Saudi Arabia allows 44 international companies to open regional headquarters in Riyadh


Buildings and the Kingdom Center tower, in Riyadh, Saudi Arabia, January 1, 2017.Faisal Al Nasser/Reuters

Saudi Arabia said on Wednesday it had allowed 44 international companies to set up regional headquarters in the capital Riyadh under pressure from the kingdom to become a regional trading center and compete for foreign capital and talent.

Among the 44 companies are multinationals in sectors such as technology, food and drink, consulting and construction, including Unilever, Baker Hughes and Siemens, according to a press release.

The world’s top oil exporter and largest Arab economy said in February it would give foreign companies until the end of 2023 to set up headquarters in the country or risk losing government contracts.

The move, part of Crown Prince Mohammed bin Salman’s efforts to wean the economy off oil by creating new industries that also generate jobs for Saudis, put the kingdom in competition with the regional trading hub of the United Arab Emirates.

The new headquarters facilities would add 67 billion riyals ($18 billion) to the economy and provide about 30,000 job opportunities by 2030, said Chairman of the Royal Commission for the City of Riyadh, Fahd al -Rasheed, in a statement.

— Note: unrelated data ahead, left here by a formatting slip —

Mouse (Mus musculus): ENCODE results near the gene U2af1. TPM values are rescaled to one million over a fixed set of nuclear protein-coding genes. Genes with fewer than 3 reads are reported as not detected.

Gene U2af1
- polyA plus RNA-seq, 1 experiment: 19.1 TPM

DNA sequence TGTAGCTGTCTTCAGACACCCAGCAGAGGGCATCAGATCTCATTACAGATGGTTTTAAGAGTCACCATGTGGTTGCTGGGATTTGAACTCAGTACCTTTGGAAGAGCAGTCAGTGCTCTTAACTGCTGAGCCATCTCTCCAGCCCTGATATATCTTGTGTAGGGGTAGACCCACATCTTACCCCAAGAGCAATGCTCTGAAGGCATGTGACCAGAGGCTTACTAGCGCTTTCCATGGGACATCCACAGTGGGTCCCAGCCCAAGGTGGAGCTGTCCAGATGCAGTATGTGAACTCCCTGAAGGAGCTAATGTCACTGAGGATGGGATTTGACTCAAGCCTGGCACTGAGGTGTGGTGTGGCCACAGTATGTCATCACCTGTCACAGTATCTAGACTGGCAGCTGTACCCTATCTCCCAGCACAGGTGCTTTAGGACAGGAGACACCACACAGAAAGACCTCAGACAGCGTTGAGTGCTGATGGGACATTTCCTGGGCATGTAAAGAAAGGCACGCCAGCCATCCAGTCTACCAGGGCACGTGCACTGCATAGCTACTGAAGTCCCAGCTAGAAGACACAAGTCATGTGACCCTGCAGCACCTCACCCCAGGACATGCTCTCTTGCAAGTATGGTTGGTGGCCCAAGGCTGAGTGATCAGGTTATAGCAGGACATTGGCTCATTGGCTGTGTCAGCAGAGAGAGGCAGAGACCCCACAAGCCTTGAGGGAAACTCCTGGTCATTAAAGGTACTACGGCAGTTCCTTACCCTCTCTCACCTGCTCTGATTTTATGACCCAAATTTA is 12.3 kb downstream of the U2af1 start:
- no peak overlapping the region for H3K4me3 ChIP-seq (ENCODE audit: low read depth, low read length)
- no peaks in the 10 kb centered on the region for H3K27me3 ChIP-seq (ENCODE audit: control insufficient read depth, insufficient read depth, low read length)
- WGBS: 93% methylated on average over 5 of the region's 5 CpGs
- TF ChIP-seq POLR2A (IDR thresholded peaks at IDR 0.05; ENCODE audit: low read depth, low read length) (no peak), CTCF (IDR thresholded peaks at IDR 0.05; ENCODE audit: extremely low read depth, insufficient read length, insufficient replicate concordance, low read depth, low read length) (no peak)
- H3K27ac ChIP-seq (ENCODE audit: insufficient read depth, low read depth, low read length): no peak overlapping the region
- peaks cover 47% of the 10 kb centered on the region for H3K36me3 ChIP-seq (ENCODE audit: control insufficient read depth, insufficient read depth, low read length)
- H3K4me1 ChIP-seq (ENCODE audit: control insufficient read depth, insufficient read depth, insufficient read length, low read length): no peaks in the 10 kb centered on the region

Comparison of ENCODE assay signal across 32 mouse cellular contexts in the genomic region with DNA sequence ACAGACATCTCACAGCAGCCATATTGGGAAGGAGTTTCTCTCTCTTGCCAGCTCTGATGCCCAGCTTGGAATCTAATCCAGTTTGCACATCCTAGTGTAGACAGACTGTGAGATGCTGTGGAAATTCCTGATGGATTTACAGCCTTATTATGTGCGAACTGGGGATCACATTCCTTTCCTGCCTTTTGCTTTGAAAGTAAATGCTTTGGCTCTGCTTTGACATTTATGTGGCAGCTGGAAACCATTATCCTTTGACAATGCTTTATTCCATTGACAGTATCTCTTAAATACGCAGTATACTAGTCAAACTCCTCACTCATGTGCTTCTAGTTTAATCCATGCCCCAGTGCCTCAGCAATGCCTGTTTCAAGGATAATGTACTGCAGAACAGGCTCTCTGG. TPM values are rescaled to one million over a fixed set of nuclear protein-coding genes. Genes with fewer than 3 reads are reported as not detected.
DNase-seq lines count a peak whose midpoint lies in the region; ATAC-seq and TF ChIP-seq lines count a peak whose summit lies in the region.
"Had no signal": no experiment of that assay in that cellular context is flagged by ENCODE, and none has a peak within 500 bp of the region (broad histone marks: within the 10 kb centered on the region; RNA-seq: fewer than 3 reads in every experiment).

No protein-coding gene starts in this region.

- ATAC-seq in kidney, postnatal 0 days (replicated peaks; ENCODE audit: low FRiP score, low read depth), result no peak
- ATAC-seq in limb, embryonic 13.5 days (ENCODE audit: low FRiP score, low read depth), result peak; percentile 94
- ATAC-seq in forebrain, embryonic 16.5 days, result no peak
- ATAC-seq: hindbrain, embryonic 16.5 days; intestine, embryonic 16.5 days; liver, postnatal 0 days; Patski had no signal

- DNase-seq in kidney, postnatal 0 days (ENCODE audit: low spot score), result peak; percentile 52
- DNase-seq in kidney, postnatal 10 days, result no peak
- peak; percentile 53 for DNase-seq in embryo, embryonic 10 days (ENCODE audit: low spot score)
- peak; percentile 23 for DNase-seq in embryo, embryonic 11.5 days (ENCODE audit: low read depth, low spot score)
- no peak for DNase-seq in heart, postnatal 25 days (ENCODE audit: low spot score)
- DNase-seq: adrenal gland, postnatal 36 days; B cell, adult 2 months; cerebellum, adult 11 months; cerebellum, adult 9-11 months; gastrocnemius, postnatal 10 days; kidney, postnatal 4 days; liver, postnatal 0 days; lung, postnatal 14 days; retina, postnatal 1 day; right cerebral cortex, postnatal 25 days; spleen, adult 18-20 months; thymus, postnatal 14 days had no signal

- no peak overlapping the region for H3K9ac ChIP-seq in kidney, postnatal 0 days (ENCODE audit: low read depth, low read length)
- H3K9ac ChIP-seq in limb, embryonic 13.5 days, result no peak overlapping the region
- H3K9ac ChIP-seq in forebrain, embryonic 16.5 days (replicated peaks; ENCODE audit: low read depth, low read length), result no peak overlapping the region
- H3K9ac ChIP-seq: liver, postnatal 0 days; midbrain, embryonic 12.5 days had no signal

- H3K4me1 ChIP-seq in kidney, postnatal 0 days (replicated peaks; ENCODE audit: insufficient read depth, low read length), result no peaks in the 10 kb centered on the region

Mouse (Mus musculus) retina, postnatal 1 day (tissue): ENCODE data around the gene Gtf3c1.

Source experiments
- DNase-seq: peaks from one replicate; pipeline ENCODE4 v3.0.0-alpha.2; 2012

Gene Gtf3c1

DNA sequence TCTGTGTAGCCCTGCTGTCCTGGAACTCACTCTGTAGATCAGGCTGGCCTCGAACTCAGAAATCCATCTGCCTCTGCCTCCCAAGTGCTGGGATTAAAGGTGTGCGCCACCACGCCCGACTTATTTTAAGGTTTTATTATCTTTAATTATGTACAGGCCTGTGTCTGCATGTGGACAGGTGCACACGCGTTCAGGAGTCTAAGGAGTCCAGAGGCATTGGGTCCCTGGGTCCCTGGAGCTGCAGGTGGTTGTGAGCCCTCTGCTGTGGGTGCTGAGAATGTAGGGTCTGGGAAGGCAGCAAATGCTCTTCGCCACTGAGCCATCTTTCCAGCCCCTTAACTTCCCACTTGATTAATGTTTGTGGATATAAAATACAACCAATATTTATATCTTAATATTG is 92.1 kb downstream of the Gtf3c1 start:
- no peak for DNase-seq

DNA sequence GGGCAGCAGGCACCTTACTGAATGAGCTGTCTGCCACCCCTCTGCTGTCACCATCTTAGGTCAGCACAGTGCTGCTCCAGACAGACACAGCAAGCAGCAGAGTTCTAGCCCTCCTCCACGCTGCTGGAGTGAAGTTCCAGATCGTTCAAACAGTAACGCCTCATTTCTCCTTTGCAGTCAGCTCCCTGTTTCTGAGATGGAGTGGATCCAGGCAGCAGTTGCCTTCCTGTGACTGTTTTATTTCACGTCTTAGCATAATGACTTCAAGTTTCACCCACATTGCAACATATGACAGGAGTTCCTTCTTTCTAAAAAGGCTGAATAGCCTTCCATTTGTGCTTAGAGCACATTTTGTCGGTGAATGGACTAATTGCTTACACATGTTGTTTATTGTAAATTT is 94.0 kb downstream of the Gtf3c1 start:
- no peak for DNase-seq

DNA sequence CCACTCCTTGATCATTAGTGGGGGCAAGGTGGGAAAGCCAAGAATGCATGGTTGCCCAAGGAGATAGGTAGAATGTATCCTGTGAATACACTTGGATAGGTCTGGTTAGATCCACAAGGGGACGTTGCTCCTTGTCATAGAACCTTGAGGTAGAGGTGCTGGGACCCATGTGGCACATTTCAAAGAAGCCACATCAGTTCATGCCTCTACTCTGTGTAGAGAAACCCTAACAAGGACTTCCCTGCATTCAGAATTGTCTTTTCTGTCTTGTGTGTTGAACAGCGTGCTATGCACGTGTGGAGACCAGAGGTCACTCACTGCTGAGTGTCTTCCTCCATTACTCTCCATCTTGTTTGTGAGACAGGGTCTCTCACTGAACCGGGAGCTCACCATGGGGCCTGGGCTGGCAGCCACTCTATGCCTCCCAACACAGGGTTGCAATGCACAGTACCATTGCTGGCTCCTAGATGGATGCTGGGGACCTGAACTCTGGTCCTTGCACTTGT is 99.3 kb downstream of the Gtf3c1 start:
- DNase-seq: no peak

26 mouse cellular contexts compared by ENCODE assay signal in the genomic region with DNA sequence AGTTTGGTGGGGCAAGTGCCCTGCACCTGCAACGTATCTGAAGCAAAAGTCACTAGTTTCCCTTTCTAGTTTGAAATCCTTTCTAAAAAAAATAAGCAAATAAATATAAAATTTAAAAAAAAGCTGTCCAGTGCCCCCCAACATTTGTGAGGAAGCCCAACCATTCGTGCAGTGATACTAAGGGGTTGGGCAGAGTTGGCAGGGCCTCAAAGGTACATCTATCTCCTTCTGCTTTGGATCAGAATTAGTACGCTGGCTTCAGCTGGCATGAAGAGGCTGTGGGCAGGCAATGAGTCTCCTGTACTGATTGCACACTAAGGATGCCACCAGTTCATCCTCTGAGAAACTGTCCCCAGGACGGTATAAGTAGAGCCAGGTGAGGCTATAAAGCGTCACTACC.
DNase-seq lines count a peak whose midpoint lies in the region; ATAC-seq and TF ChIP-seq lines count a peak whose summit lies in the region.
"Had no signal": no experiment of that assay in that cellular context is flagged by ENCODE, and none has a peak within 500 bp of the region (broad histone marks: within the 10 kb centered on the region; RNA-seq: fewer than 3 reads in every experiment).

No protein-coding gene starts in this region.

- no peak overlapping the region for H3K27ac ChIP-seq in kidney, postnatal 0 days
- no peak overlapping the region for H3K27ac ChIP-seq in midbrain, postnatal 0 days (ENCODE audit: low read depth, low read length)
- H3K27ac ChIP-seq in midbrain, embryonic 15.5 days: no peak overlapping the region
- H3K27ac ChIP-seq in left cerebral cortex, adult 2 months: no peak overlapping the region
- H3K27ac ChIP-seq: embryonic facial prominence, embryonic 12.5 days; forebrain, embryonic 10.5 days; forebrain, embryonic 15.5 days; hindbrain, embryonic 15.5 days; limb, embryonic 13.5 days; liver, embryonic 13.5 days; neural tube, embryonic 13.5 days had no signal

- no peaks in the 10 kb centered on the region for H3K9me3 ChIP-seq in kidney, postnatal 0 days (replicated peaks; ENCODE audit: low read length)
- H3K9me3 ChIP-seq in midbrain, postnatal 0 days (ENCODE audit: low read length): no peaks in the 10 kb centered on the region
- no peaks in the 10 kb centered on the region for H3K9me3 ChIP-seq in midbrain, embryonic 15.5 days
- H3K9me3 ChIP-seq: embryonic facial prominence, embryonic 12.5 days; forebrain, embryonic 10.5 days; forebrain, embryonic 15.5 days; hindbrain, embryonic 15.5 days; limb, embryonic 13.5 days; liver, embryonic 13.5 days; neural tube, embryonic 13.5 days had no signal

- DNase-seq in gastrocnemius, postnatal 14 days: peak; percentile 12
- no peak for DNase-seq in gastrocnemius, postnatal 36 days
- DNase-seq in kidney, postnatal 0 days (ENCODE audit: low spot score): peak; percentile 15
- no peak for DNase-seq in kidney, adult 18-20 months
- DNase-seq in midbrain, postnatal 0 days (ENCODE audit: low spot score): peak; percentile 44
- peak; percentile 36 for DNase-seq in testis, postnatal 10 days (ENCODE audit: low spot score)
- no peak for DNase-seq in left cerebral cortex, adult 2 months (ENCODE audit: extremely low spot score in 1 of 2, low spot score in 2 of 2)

Rasheed told Reuters he expects all 44 businesses to move to Riyadh within a year, adding that some have already done so. He said the goal was 480 companies by 2030.

Earlier this year, the kingdom said 24 companies had signed deals to establish main regional offices – including PepsiCo, Schlumberger, Deloitte, PwC and Bechtel – rather than oversee operations remotely from the UAE emirate of Dubai. .

European law firm DWF Group said on Wednesday that Riyadh would become its regional headquarters for business services.

Rasheed said the move was not intended to dismantle the company’s operations elsewhere.

“We’re just saying – you have to have your regional headquarters here because it’s not just a contract economy that you go in and out of. We want to see you with us for the long haul,” he told Reuters on Wednesday.


Rasheed defined the regional headquarters as housing all major decision-making functions, but it was unclear how all the companies themselves define the Saudi headquarters.

Some people in the business community say companies are unlikely to close operations in the UAE and may simply transfer some operations to Saudi Arabia.

Danish wind turbine maker Vestas, which is not on the list of 44 companies, told Reuters in a statement it was moving its Middle East headquarters from Dubai to Riyadh.

Saudi Arabia has launched economic and social reforms aimed at making the kingdom easier to live and work in and cut bureaucracy that has long deterred businesses.

However, some participants at the FII investment summit where Wednesday’s announcement was made, and who spoke on condition of anonymity due to sensitivities, cited continued uncertainty around regulations and taxes. , as well as high operational costs and the lack of skilled local labour.

One example was the kingdom’s sudden decision in May 2020 to triple its value added tax rate. Problems with negotiating power rates would make offshoring much more difficult for manufacturers than for financial firms, some said.

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